An Artistic Illumination

Louise Gaskill is leaving her mark on the world of interior design with her passion for lamping, a process of building creative lighting from an assortment of pieces.

Story and photos by Darin Meyer

It’s the way her sky blue eyes catch the window light in her studio no matter where she is in the room, or how her nonstop smile makes you smile while you listen to her talk about her work. Louise Gaskill, a North Carolina native and current Raleigh resident, is reworking vintage German and Italian glass items and newly gilded metal components into inspired and unique lighting creations. Once you see her lighting, you can’t stop thinking about how it is not only different, but also quite inviting. And like her eyes finding the light in the room, her creative mind is finding new ways to blossom, namely as an abstract painter and creator of gilded drapery finials and hardware.

Our two-hour interview and photo session in her busy studio is much more of an ongoing conversation than a question-and-answer session as we explore her expectations, approach, and methods to her creations. “It’s all about making the shapes work together and bringing the pieces together that really aren’t supposed to go together—but they do if you layer them right,” Louise says about her lighting pieces. It’s because of this ability to find the right path for a piece that her reputation is soaring, and demand for her work is steadily growing.

Surrounded by many of her signature chandeliers hanging overhead, a few of her abstract paintings leaning against the walls, and gilded finials on a tabletop, she explains that her building technique allows her to take her own path or take direction from a client by mixing and matching the hundreds of available items in her studio. “Clients will come in here and a piece of glass will speak to them,” Gaskill says. “They don’t know how to use it, but I’ll start pulling components. It’s amazing how one or two parts can change the whole feel of the piece.” But that is only part of the satisfaction for both Gaskill and the client. The whole experience of working with her gives you something more. “It makes clients so happy because they were involved in the process, and now they have a story. People love to have a story.”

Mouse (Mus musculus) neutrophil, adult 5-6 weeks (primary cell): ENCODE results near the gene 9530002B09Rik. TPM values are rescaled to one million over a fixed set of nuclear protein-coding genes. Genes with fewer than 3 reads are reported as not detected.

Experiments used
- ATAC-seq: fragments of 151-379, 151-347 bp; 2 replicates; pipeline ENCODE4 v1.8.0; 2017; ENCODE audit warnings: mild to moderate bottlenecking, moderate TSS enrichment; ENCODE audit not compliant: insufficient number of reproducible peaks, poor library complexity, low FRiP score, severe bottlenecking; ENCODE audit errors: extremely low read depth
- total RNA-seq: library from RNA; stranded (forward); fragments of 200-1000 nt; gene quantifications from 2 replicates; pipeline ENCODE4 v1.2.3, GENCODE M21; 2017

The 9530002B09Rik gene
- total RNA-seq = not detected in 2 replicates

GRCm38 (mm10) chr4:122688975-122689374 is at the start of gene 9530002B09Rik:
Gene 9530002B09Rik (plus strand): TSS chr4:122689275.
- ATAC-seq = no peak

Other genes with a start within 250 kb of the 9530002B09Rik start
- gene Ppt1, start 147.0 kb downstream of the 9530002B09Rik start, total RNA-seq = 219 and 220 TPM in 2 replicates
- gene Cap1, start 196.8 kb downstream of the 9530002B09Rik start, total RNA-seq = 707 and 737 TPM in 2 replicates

The resulting chandeliers, sconces, lamps, and pendant lights are curious and inviting. After seeing her work for the first time, you begin to re-think what’s possible. I find the open and airy structures of her lighting to be my favorite aspect. For example, her studio ceiling is crowded with chandeliers, and yet you can easily see through the entire space. Unlike many of the trendy industrial lights that are the current rage, her chandeliers do not block your view or demand your attention because of their size. Gaskill and her work are nuanced and thoughtful rather than imposing and exhaustive. She and her work are the refreshing breeze on a hot summer day, and not the heat itself.

Speaking about her creative methods and their intentions, Gaskill says she often “sees” the finished piece before starting a lighting project, and she is using her nearly nonexistent spare time to produce an entire line of gilded finials, rods, and hardware for drapery. She paints on the weekends to take a break from the weekday workload of fulfilling lighting orders, and her paintings are dear to her, as they offer both a break from client orders and a chance to express herself without restraint. Gaskill prefers oil paints because they are—as she lovingly puts it—“forgiving,” and can take many days to dry. That protracted drying process has become an integral part of her technique in which she scrapes off the semi-dry paint. “And then I put it back on, scrape it off, put it back on, and then the shapes start to emerge from all the layers of paint, and the shapes behind come to the front,” she explains with a smile.

Louise Gaskill and her lighting, paintings, and drapery finials will be moving to a permanent showroom in the Market Square building in High Point starting with the spring designers’ and artists’ market show.

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